III. The IRT Proposals do not meet the guidelines and consideration criteria established by IRT itself.

In its opening criteria, the IRT set out clear goals which include that /*the IRT proposals must "not create additional legal rights" for trademark owners */(/*Introduction & Overview*/, IRT Report, p. 1). But the IRT Proposals clearly create additionally legal rights for trademark owners. As discussed above, the IP Clearinghouse creates broad new rights of trademark owners. So too does the Globally Protected Marks List.

In Section 3 of its report, the IRT urges ICANN to create "The Globally Protected Marks List." The Globally Protected Marks List is roughly the same as an International Famous Marks list -- a set of specially high protections for super trademark owners -- for those those with well-known marks. But there is no global consensus on the protection of famous marks. Such a list does not exist at the present time, and many countries do not have famous mark protection.

Thus the idea of ICANN creating such a list is not only out of scope for ICANN, it is outside the rights and guidelines promised by the IRT Committee.

IV. Closing Comment on Lack of Fair Process

This proceeding has moved too quickly. The comment period was posted for 30 days, publicized for 30 days, yet only the first 12 days seemed to count. Reflecting the lack of time to prepare, comments reflect disclaimers about lack of full review and sign-off, apologies, and even revocation by Intellectual Property owners of their signatures from comments in support of the IRT proposals. Many did not even have the time to comment. This process is, therefore, incomplete.


A full and fair 60 day public notice period -- with special notice to all the Data Protections Commissioners who have participated in past Whois proceedings -- would provide a minimum of the input needed for the IRT's new "Whois requirements for new TLDs" section.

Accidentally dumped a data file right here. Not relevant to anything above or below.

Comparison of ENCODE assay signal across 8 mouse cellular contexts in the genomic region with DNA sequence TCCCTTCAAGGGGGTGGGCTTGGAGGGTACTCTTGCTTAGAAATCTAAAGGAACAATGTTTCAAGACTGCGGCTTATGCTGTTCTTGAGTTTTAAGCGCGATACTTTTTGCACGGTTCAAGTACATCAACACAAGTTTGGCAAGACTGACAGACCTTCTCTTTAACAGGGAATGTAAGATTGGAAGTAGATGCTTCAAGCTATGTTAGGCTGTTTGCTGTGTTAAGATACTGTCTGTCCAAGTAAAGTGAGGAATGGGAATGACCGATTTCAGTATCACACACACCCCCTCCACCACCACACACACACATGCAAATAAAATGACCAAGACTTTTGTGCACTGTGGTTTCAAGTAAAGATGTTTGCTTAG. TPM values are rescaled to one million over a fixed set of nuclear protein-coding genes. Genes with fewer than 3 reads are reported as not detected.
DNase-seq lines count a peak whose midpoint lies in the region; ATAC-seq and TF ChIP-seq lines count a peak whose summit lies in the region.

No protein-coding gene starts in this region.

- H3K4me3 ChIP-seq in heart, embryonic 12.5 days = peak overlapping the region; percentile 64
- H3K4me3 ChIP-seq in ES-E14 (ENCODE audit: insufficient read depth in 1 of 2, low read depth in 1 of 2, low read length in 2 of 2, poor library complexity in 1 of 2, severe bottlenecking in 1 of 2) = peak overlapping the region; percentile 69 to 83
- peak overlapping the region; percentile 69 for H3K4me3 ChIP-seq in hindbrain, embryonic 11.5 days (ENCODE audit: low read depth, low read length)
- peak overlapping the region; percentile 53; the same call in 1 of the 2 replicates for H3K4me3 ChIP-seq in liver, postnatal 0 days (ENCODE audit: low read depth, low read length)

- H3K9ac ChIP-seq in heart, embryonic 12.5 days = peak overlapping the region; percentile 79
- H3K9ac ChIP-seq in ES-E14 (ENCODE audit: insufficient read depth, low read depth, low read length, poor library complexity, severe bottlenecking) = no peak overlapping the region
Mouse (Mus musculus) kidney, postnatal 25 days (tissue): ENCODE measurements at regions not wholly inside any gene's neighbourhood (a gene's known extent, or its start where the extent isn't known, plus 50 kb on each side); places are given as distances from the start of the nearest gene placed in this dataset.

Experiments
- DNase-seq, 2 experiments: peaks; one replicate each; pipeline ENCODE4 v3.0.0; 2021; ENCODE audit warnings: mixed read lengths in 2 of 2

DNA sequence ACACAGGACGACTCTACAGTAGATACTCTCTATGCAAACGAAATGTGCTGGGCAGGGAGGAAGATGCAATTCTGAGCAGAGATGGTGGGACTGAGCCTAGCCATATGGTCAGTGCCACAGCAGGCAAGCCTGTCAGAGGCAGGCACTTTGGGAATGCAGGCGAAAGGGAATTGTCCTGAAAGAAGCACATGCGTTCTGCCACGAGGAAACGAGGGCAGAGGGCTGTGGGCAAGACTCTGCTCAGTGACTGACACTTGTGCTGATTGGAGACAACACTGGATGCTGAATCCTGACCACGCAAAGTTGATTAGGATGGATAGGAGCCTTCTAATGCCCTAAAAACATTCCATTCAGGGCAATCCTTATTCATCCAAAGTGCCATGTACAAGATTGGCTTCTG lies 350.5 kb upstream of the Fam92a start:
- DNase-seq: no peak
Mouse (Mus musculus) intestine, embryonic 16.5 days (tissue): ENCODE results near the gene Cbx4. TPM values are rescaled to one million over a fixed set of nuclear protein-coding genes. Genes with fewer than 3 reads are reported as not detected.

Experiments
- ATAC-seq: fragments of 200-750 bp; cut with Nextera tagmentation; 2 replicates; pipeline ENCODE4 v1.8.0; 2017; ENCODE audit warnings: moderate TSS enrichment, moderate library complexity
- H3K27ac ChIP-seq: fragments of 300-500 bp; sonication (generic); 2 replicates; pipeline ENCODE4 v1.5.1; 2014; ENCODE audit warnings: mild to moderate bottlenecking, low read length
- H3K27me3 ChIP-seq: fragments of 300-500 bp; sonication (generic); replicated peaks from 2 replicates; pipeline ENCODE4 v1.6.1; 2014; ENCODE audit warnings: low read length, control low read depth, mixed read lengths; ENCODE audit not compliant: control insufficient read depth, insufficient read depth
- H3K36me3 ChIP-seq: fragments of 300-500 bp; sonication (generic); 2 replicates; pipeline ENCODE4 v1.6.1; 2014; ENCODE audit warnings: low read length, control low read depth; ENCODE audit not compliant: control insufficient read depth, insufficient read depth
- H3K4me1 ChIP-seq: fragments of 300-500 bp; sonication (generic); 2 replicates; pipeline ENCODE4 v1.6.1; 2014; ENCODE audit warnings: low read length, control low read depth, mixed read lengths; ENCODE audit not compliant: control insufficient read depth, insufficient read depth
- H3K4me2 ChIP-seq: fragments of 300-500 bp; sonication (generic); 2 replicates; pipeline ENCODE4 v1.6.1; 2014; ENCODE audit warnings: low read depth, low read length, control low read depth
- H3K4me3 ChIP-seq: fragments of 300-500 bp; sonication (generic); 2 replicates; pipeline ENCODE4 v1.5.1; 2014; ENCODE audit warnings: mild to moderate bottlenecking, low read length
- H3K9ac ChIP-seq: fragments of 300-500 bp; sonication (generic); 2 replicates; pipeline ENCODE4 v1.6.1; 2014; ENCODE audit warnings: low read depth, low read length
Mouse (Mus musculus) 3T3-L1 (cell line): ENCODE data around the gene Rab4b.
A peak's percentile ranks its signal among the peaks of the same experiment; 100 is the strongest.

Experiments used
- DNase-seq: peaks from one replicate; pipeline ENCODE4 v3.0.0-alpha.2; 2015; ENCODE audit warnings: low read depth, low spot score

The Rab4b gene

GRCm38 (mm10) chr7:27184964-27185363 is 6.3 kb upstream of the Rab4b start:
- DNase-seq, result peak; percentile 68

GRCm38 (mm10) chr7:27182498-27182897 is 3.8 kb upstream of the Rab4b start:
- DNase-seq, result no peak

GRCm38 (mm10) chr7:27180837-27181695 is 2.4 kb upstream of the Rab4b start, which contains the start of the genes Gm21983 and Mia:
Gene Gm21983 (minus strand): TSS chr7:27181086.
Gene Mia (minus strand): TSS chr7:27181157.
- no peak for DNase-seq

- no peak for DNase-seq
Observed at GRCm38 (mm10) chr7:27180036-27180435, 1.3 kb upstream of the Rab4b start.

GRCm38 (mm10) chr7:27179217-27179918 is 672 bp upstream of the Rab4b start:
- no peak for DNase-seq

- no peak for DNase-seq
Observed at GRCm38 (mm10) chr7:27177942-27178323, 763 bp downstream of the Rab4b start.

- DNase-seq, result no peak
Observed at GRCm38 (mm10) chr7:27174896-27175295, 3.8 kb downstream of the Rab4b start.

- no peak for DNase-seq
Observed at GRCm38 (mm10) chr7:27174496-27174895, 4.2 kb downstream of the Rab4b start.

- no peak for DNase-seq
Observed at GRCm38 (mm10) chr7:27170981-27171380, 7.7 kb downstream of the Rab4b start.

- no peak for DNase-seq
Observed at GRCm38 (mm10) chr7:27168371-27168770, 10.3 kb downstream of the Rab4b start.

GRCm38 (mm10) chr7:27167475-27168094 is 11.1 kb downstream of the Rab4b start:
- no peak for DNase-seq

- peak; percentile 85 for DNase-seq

Before we change the rights and equities for all to protect the world's largest IP owners, let's conduct this process in a full, fair and fully open manner.

  5.

     Agreement with Other Comments

In closing, comments of Attorney Brett Fausett and Anthony van Couvering deserve special attention. Attorney Brett Fausett wrote:

"ICANN can welcome the creation of a worldwide trademark database, either by WIPO or through a private, market-based solution, but should neither makes this task its own nor delay its own work while others build and populate an 'IP Clearinghouse.'" (Comments of Brett Fausett, 5/6/2009)

ICANN Founding Member Anthony Couvering wrote:

"a more practical -- and less litigious -- method for achieving much of what the IRT seeks to accomplish, by making it easier for communities to police their own spaces according to the values of that community." (Comments of Antony Van Couvering, 5/22/2009).


Thank you,
Kathy Kleiman

Attachment: Kleiman comments.pdf
Description: Adobe PDF document